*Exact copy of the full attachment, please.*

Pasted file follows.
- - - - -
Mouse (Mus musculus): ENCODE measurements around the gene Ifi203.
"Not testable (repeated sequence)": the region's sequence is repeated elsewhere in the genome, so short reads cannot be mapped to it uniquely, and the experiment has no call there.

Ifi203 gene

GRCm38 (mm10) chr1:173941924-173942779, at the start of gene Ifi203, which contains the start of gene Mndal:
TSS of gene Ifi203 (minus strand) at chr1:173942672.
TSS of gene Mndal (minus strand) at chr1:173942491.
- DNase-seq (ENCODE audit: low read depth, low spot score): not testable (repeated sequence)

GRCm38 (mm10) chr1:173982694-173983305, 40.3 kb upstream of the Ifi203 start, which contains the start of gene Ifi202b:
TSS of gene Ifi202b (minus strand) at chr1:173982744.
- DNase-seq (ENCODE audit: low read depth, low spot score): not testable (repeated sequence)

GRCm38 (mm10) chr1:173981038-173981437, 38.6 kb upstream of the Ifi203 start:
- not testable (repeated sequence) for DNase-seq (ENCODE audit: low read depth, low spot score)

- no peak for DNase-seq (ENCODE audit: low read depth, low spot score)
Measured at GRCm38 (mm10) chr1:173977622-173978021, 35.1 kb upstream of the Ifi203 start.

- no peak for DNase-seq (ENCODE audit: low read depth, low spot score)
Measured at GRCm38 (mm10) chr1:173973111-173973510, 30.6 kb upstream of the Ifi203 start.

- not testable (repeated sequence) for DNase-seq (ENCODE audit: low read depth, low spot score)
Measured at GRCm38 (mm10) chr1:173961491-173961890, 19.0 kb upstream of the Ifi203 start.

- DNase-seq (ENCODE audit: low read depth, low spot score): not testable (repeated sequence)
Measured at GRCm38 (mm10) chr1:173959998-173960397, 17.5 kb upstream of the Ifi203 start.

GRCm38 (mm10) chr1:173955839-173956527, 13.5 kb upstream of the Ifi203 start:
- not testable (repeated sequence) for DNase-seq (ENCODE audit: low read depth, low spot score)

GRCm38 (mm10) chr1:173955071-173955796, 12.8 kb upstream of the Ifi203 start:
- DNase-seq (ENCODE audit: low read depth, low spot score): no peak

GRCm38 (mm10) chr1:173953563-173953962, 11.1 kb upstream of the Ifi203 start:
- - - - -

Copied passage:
Mouse (Mus musculus): ENCODE measurements around the gene Ifi203.
"Not testable (repeated sequence)": the region's sequence is repeated elsewhere in the genome, so short reads cannot be mapped to it uniquely, and the experiment has no call there.

Ifi203 gene

GRCm38 (mm10) chr1:173941924-173942779, at the start of gene Ifi203, which contains the start of gene Mndal:
TSS of gene Ifi203 (minus strand) at chr1:173942672.
TSS of gene Mndal (minus strand) at chr1:173942491.
- DNase-seq (ENCODE audit: low read depth, low spot score): not testable (repeated sequence)

GRCm38 (mm10) chr1:173982694-173983305, 40.3 kb upstream of the Ifi203 start, which contains the start of gene Ifi202b:
TSS of gene Ifi202b (minus strand) at chr1:173982744.
- DNase-seq (ENCODE audit: low read depth, low spot score): not testable (repeated sequence)

GRCm38 (mm10) chr1:173981038-173981437, 38.6 kb upstream of the Ifi203 start:
- not testable (repeated sequence) for DNase-seq (ENCODE audit: low read depth, low spot score)

- no peak for DNase-seq (ENCODE audit: low read depth, low spot score)
Measured at GRCm38 (mm10) chr1:173977622-173978021, 35.1 kb upstream of the Ifi203 start.

- no peak for DNase-seq (ENCODE audit: low read depth, low spot score)
Measured at GRCm38 (mm10) chr1:173973111-173973510, 30.6 kb upstream of the Ifi203 start.

- not testable (repeated sequence) for DNase-seq (ENCODE audit: low read depth, low spot score)
Measured at GRCm38 (mm10) chr1:173961491-173961890, 19.0 kb upstream of the Ifi203 start.

- DNase-seq (ENCODE audit: low read depth, low spot score): not testable (repeated sequence)
Measured at GRCm38 (mm10) chr1:173959998-173960397, 17.5 kb upstream of the Ifi203 start.

GRCm38 (mm10) chr1:173955839-173956527, 13.5 kb upstream of the Ifi203 start:
- not testable (repeated sequence) for DNase-seq (ENCODE audit: low read depth, low spot score)

GRCm38 (mm10) chr1:173955071-173955796, 12.8 kb upstream of the Ifi203 start:
- DNase-seq (ENCODE audit: low read depth, low spot score): no peak

GRCm38 (mm10) chr1:173953563-173953962, 11.1 kb upstream of the Ifi203 start: